An enduring power of attorney authorises your attorney to make these decisions even if you are no longer able to make them for yourself. An attorney cannot make personal, medical or lifestyle decisions for you - for this purpose you can appoint an enduring guardian.
For further information on making an enduring power of attorney you should seek legal advice. EPAs must be registered with the Office of the Recorder of Titles
The Board's powers under the Powers of Attorney Act 2000 in relation to enduring powers of attorney involve reviewing exisitng EPAs. These include the power to vary or revoke an EPA, to declare that an EPA was not validly executed, and/or to direct and advise attorneys about the power and its exercise.
You should contact the Board's office if you believe that an EPA was not validly made or is not operating in the best interests of the Donor.
Sometimes the circumstances of a proposed represented person are such that there is an urgent need for an immediate order, usually to protect a person or their estate from harm.
An emergency guardianship order or administration order can be made without a formal hearing and over the telephone in exceptional circumstances.
Below is the electronic copy of the application form which should be used, it is PDF file and you will need Adobe Reader to open it. To complete the form you may print it out, or, alternatively you may complete it online.
If you are making an application during normal business hours you may either fax to 6173 0211 or email to email@example.com.
If you are making an application outside of normal business hours please call the Public Guardian on 6165 6767. Please note this service only applies to persons in Tasmania who are over 18 years of age.
The Order appoints the Public Guardian or the Public Trustee, as the case may be, and is effective for 28 days unless renewed for a similar period.
Part 6 of the Act provides for a comprehensive and flexible statutory scheme for the authorisation and approval of medical and dental treatment for persons with a disability who are incapable of giving or refusing consent to treatment.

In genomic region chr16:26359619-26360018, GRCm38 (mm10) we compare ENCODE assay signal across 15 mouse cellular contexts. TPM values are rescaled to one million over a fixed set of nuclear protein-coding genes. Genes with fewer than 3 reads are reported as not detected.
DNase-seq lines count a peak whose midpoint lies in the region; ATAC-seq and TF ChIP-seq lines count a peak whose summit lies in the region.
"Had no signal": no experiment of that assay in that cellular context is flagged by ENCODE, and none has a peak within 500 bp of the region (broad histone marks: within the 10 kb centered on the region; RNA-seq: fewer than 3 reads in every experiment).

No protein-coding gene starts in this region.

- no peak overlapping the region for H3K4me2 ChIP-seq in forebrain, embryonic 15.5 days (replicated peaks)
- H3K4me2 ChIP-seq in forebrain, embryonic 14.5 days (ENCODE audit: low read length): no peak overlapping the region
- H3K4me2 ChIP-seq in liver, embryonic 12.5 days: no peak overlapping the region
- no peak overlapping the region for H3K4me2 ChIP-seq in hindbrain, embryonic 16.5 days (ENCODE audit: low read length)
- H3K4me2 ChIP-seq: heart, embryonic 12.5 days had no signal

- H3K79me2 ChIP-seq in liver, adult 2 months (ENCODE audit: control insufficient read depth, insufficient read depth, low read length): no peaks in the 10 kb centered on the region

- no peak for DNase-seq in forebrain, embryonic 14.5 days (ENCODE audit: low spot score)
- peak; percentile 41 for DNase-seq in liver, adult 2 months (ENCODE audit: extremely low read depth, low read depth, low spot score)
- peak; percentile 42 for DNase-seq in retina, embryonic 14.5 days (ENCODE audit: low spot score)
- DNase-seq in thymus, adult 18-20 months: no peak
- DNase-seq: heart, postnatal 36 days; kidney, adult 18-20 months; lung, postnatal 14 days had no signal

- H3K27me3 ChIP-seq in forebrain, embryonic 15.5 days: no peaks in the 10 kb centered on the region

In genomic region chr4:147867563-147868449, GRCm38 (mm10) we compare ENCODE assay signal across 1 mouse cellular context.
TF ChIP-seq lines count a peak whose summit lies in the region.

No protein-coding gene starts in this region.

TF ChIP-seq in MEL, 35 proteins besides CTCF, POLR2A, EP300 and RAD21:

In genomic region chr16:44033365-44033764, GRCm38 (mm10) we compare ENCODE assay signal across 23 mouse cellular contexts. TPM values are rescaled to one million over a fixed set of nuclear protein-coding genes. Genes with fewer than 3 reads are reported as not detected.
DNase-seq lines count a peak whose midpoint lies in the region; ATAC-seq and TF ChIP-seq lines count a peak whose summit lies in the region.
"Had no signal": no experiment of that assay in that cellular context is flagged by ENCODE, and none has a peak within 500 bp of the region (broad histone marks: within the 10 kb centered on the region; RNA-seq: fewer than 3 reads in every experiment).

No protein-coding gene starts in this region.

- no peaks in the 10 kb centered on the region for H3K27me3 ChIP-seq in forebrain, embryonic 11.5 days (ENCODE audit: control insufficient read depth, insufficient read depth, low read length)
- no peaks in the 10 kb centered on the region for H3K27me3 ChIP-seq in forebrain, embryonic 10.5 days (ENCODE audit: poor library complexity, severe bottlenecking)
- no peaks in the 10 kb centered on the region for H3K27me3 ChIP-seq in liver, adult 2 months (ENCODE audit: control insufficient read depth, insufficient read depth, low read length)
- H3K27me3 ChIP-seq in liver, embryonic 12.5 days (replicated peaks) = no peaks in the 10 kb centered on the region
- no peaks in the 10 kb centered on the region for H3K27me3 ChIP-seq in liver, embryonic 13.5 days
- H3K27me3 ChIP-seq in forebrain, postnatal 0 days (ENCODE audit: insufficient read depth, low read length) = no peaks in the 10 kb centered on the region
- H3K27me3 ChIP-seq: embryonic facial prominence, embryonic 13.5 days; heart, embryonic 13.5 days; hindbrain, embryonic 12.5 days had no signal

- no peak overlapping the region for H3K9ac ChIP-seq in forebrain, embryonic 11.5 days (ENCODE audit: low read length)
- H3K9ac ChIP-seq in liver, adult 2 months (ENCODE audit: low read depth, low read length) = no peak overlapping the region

The Board has authority to consent to treatment but in most cases the consent of the Board will not be required. This is because the Act gives the 'person responsible' who may be the person's spouse, carer or close friend, the authority to provide a substitute consent. The Board, however, must consent to some types of very serious treatments eg sterilisations.
A statutory will is a will made by an order of the Guardianship and Administration Board for a person who is incapable of making a valid will for him or herself.
The Board may order the execution of a statutory will for a person who lacks testamentary capacity and who has never made a valid will.
If a person has already made a valid will, they are not eligible for a statutory will.
The overriding duty of the Board is to make a will as nearly as practicable to the will that the person would have made if he or she had capacity to make their own will. Therefore a great deal of evidence about the person's life and relationships needs to accompany an application.
The Board can recognise and register appointments of guardians and/or administrators made under corresponding law by other courts and tribunals in other Australian states or territories.
Applications for recognising the appointment of a Guardian or Administrator made outside Tasmania can only be made by the person who was appointed as guardian and/or administrator. The form should be submitted along with a copy of the original instrument of his or her appointment, a certified copy of that instrument or other evidence satisfactory to the Board of that appointment.
When the appointment is recognised, the Board will send the order to the recognised guardian or administrator, the person under guardianship or administration, and to the court or tribunal that made the original order in the other state or territory. The order is the authority to act in Tasmania within the terms of the original order of the other state. This recognition only has effect for the period of time specified in the original order.